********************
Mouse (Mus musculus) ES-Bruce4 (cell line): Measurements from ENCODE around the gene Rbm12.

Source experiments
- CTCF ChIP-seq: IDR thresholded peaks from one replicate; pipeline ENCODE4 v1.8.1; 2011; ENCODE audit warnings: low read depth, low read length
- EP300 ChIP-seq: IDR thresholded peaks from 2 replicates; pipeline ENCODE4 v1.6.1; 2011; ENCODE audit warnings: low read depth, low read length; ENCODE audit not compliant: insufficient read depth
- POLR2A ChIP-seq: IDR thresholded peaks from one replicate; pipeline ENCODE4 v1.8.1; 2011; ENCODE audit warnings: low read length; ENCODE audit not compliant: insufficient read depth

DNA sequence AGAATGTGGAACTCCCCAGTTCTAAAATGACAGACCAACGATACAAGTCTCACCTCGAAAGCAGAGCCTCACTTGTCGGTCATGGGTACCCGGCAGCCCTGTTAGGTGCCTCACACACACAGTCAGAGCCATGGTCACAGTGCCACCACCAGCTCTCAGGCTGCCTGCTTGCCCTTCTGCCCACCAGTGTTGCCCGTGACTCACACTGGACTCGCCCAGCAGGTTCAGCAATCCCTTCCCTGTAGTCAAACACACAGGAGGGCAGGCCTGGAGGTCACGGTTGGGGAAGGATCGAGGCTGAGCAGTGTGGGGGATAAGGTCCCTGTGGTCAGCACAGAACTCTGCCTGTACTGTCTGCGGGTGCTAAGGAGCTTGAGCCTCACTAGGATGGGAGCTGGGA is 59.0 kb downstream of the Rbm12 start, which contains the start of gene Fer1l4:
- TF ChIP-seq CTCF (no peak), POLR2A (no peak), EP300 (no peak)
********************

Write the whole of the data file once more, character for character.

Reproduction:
Mouse (Mus musculus) ES-Bruce4 (cell line): Measurements from ENCODE around the gene Rbm12.

Source experiments
- CTCF ChIP-seq: IDR thresholded peaks from one replicate; pipeline ENCODE4 v1.8.1; 2011; ENCODE audit warnings: low read depth, low read length
- EP300 ChIP-seq: IDR thresholded peaks from 2 replicates; pipeline ENCODE4 v1.6.1; 2011; ENCODE audit warnings: low read depth, low read length; ENCODE audit not compliant: insufficient read depth
- POLR2A ChIP-seq: IDR thresholded peaks from one replicate; pipeline ENCODE4 v1.8.1; 2011; ENCODE audit warnings: low read length; ENCODE audit not compliant: insufficient read depth

DNA sequence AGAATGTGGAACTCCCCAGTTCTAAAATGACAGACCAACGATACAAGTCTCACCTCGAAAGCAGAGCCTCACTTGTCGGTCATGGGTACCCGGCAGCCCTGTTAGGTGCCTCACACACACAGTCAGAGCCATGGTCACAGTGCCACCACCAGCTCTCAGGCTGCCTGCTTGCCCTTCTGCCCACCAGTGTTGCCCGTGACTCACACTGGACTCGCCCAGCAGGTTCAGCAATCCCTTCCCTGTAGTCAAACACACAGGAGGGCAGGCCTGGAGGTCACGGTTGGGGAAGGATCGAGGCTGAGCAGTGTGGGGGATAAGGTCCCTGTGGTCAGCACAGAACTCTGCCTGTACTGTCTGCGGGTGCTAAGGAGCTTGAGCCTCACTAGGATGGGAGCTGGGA is 59.0 kb downstream of the Rbm12 start, which contains the start of gene Fer1l4:
- TF ChIP-seq CTCF (no peak), POLR2A (no peak), EP300 (no peak)